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Hewlett-Packard Launches High-End 1-Gig Notebook

PALO ALTO, CALIF. -Hewlett-Packard released a slew of new products late last month, including a high-end Pavilion notebook, the first to hit stores with Intel’s new Pentium III 1GHz mobile processor.

HP also added to its CD-RW drive line and rolled out several Internet-enabled LaserJet printers.

The company took the unprecedented step of upstaging Intel’s announcement of its new chip by placing ads for the Pavilion 6396 in CompUSA’s March 18 circular. Intel intended to officially announce the processor the following day. The notebook is now shipping.

The Pavilion 6396, suggested retail price $3,199 after a $100 rebate, is the first HP notebook geared for the power-user customer, said Bob Nitzberg, HP’s marketing manager for retail notebooks in North America. The combination of the 1GHz processor and 256MB of RAM makes it a natural for the high-end customer, he said.

With this introduction, Nitzberg said, HP will directly take on Sony with the intent of grabbing that company’s notebook market share.

The 6395 also features a 30GB hard drive, 8x DVD-ROM drive and a 15.1-inch TFT LCD. The DVD drive can be swapped out and replaced with an optional CD-RW drive.

The company expects to introduce additional notebook models in April.

In other news, HP will have two new CD-RW drives at retail within the next 30 days, one of which is a combo DVD player.

The DVD combo drive 9900ci is a 12x write, 10x rewrite, 32x read drive that HP is targeting to PC owners interested in upgrading their higher-end PCs, said Dean Anderson, North American product manager for HP’s CD-Writer line. It will carry a $349 suggested retail price and include a $50 mail-in rebate.

Although DVD software content is still lagging, HP believes enough people are interested in having the capability for when it becomes more prevalent. Anderson said several DVD-based PC games are expected out shortly, and he noted that some people like to watch movies on their PC.

The CD-Writer 9710 will become available at the same time. It is a CD-RW-only unit with 16x write, 10x rewrite and 40x read speeds. It will have a $299 suggested retail price and be offered with a $50 mail-in rebate.

HP also announced the addition of five new Web-enabled printers to its LaserJet lineup of desktop laser printers. In a Web-cast introducing the products, Vyomesh Joshi, HP Imaging and Printing Systems president, said the new printers would be able to receive wireless print commands from cellular phones and wireless PDAs.

In addition, Internet connectivity will allow various diagnostic readings, such as toner and paper indicators, to be monitored remotely from a computer or Internet-connected cellphone or PDA.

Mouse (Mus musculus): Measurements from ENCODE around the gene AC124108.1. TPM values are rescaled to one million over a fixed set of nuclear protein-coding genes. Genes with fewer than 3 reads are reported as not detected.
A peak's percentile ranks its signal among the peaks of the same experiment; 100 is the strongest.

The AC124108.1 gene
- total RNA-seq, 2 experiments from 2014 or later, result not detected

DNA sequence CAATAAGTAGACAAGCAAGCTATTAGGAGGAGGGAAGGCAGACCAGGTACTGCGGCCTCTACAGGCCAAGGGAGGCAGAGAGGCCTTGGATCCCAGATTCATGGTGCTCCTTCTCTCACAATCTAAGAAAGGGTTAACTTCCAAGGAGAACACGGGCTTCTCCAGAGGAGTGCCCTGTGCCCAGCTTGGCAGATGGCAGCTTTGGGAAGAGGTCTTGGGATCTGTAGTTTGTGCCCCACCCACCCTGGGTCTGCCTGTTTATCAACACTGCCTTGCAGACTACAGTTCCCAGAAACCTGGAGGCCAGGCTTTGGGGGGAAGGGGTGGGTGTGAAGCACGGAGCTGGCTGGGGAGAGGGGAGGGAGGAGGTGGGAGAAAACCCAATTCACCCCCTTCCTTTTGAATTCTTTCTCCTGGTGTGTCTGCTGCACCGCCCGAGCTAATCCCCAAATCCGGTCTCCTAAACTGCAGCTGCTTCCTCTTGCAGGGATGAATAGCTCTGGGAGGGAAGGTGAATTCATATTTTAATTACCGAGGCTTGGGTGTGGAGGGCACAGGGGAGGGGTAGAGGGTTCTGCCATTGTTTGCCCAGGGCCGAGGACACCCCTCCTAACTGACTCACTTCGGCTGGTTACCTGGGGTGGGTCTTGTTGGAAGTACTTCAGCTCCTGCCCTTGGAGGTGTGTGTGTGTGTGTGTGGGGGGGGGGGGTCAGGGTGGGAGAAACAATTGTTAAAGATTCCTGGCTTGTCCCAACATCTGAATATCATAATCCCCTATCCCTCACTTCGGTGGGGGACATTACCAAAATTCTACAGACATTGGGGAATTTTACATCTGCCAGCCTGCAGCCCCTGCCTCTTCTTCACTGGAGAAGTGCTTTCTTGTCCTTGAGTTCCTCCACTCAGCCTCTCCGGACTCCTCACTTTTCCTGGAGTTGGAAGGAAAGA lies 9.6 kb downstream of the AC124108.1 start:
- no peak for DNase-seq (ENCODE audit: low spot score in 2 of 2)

“People are interested in printing anywhere and anytime,” said Joshi. “Our new line of printers, with digital sending, wireless commands and Internet connectivity signal a transformation from printer to Internet appliance.”

The new HP LaserJet 4100 printer incorporates HP Chaiserver Embedded Virtual Machine (EVM) technology. EVM allows users to execute Java applications to extend the printer’s capabilities as a platform for interacting with e-services, cellphones and handheld devices. Additionally, a smart chip print cartridge and an embedded Web server allow for remote printer management and supplies ordering via the Internet.

The HP LaserJet 4100 printer replaces the HP LaserJet 4050 printer and is shipping for a suggested retail price of $1,099.

Designed for small offices and telecommuters, the HP LaserJet 3200 and 3200m all-in-one (AIO) devices feature multiple capabilities, including printing, copying, faxing and color scan-to-Web features. The HP LaserJet 3200m AIO supports Macintosh use. The HP LaserJet 3200 AIO replaces the HP LaserJet 3150 AIO.

The HP LaserJet 3200/3200m will carry suggested retails of $599 and $699 respectively and will ship in the beginning of April.

For small businesses, HP unveiled the LaserJet 2200 printer (available in April with a suggested retail price of $799) with an infrared port for wireless printing from mobile devices. With a common Web browser, users can monitor basic printer and network-configuration capabilities with an HP Jet direct network card. The HP LaserJet 2200 printer replaces the HP LaserJet 2100 printer.

Lastly, HP rolled out the LaserJet 1200 and 1220 printers for “personal business users.” With an integrated color scanner/ copier accessory, the HP LaserJet 1220 printer can scan and send color documents via e-mail, convert documents to digital format for editing and storage, and scan color images to the Web.

The HP LaserJet 1200 and 1220 models (available in April for a suggested retail of $399 and $599, respectively) replace the HP LaserJet 1100 and 1100a printers.